These days, Petersen is more diligent about regularly checking security settings and talking with her daughter during and after each gaming session.
“I have made it very clear to her that she will not be in trouble for sharing anything with me that she may think I wouldn’t approve of,” Petersen said. “Instead, I like to find teaching moments in our dialogue and there have been many times that we have gotten into valuable, in-depth discussions that boost self-esteem and encourage her to be a good digital citizen.”
Tips to help kids navigate
Supervising kids and using those teaching moments are two ways parents can help young gamers, experts say. There are other ways to help kids navigate their online worlds as well.
1. Set limits
Establish a routine for reconnecting with reality after a gaming session, Golonka recommends. Once kids have unplugged, have them take a walk, eat a healthy snack or read a book before they can start regaling you with stories of their online wins.
“That can really help with that separation with that’s my online world and now I’m in the real world,” she said.
2. Encourage IRL interactions
Make sure all their social time isn’t just happening online. If they shy away from real-life interactions, said Devorah Heitner, founder of Raising Digital Natives and author of Screenwise: Helping Kids Thrive (and Survive) in Their Digital World, ask them why.
“What would help them focus on their real life?” she said. “And what’s awkward and what’s difficult for them?”
3. Model good behavior
Are you often lost in your own online world as your kids compete for your attention? Now’s the time to think about your online habits – and how they might look to your children.
“Are they [parents] engaging with their kids?” said Nadia Charguia, a child psychiatrist at the UNC-Chapel Hill School of Medicine. “Or, are they also glued to their phone or another screen? Think about what they’re doing.”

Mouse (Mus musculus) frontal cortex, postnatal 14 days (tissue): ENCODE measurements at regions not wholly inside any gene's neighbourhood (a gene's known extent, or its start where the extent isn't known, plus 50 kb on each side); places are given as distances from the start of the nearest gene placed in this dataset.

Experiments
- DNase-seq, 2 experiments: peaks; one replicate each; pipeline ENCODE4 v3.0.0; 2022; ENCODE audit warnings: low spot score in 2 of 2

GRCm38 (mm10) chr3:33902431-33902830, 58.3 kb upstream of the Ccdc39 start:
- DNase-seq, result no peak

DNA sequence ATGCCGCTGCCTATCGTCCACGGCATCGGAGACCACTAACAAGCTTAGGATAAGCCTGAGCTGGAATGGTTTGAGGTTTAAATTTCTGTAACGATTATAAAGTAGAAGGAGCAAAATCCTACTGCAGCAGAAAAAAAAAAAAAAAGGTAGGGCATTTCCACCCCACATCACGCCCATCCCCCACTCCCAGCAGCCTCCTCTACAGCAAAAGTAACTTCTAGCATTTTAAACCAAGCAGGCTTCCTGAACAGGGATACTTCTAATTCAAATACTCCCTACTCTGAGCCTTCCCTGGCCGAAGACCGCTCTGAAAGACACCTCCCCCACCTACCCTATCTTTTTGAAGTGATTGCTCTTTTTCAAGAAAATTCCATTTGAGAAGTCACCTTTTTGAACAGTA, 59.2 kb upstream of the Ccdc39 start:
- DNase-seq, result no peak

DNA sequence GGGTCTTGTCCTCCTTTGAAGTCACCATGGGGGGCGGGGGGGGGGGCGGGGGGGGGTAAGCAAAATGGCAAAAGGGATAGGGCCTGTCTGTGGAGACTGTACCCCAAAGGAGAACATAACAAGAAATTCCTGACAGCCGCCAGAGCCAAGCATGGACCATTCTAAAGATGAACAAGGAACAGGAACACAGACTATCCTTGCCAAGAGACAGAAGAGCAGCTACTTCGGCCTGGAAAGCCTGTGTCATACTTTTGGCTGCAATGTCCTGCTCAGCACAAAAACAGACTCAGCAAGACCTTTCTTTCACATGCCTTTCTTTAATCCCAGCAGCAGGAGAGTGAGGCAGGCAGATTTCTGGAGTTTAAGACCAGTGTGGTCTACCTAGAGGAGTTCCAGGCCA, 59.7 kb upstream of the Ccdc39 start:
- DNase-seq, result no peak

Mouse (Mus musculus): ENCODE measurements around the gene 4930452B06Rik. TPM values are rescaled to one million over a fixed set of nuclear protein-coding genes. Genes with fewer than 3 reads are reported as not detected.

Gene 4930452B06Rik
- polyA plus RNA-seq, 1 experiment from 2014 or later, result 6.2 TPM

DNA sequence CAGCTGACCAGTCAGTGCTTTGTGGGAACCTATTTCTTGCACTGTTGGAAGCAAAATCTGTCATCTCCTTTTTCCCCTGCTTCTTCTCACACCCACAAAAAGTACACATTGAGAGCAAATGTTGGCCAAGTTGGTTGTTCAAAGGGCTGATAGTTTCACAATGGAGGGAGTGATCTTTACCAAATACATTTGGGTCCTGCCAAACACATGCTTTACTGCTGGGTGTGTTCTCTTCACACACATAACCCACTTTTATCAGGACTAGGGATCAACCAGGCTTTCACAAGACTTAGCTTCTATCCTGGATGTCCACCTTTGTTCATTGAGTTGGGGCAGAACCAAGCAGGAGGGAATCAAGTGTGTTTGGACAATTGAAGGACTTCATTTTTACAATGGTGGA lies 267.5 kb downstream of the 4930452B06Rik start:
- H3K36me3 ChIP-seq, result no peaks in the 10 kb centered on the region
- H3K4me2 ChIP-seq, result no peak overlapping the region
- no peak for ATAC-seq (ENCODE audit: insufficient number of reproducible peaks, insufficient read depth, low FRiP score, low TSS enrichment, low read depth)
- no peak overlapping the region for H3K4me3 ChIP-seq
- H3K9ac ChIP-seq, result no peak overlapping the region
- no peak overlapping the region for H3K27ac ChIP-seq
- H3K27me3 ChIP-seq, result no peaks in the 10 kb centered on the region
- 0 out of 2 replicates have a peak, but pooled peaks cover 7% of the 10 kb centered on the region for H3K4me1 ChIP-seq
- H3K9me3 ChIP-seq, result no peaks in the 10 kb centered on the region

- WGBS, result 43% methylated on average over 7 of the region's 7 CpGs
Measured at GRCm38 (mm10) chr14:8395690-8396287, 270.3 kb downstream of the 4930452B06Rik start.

4. Treat cyberbullying like real-life bullying
If it was playground bullying, you’d comfort your child and contact those in charge, Golonka said. With cyberbullying, your response should be the same.
“Explain to them that unfortunately things happen sometimes,” Golonka said. “It doesn’t mean there is anything wrong with them or they did anything wrong. Just reassure them that they are loved and cared for and that you will be there to protect them.”
5. Teach them to be good digital citizens
Finally, remind kids that what they do online is a representation of themselves and their character, said social media coach Laura Tierney, founder of The Social Institute, which works with kids as young as third grade.
“We can’t say there is a divide. That there’s the digital you and the real life you,” Tierney said. “They are one in the same. … We need to teach students that this is part of them and, frankly, we don’t need to teach them that. They already believe it.”